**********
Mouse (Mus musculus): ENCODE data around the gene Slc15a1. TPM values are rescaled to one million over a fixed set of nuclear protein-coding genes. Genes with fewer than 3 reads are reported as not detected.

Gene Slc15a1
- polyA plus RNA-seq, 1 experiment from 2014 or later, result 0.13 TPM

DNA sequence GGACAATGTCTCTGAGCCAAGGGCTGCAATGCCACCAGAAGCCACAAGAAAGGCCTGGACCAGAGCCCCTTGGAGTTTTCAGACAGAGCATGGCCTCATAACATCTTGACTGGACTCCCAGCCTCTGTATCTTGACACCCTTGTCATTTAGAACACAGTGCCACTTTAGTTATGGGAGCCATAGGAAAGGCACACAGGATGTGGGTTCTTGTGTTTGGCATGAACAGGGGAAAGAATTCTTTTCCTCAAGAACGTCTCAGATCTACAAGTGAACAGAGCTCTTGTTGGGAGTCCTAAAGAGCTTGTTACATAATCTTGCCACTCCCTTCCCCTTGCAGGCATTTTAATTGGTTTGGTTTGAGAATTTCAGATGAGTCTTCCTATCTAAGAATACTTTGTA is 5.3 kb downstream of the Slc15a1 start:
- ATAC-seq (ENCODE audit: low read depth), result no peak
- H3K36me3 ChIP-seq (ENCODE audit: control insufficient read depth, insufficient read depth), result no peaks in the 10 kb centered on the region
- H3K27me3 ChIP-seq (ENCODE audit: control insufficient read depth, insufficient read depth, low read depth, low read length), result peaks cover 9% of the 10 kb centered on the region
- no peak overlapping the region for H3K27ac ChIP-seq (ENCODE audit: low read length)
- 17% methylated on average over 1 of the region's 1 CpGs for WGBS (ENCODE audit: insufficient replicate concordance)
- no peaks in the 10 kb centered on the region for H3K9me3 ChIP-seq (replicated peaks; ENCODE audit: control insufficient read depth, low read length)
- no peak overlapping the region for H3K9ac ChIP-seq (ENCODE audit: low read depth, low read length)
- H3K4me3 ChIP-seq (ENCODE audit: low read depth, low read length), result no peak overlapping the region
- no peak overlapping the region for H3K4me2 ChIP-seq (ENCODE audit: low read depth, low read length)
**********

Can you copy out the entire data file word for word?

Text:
Mouse (Mus musculus): ENCODE data around the gene Slc15a1. TPM values are rescaled to one million over a fixed set of nuclear protein-coding genes. Genes with fewer than 3 reads are reported as not detected.

Gene Slc15a1
- polyA plus RNA-seq, 1 experiment from 2014 or later, result 0.13 TPM

DNA sequence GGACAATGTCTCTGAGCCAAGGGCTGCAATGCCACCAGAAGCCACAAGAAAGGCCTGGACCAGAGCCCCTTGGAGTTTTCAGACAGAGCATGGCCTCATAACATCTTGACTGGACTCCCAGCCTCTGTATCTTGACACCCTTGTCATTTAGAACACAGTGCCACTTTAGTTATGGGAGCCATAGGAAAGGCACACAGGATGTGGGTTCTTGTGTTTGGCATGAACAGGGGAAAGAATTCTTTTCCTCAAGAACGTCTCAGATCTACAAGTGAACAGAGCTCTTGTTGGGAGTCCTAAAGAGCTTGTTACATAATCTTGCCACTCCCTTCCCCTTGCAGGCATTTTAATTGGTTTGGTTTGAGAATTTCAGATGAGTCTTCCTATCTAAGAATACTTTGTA is 5.3 kb downstream of the Slc15a1 start:
- ATAC-seq (ENCODE audit: low read depth), result no peak
- H3K36me3 ChIP-seq (ENCODE audit: control insufficient read depth, insufficient read depth), result no peaks in the 10 kb centered on the region
- H3K27me3 ChIP-seq (ENCODE audit: control insufficient read depth, insufficient read depth, low read depth, low read length), result peaks cover 9% of the 10 kb centered on the region
- no peak overlapping the region for H3K27ac ChIP-seq (ENCODE audit: low read length)
- 17% methylated on average over 1 of the region's 1 CpGs for WGBS (ENCODE audit: insufficient replicate concordance)
- no peaks in the 10 kb centered on the region for H3K9me3 ChIP-seq (replicated peaks; ENCODE audit: control insufficient read depth, low read length)
- no peak overlapping the region for H3K9ac ChIP-seq (ENCODE audit: low read depth, low read length)
- H3K4me3 ChIP-seq (ENCODE audit: low read depth, low read length), result no peak overlapping the region
- no peak overlapping the region for H3K4me2 ChIP-seq (ENCODE audit: low read depth, low read length)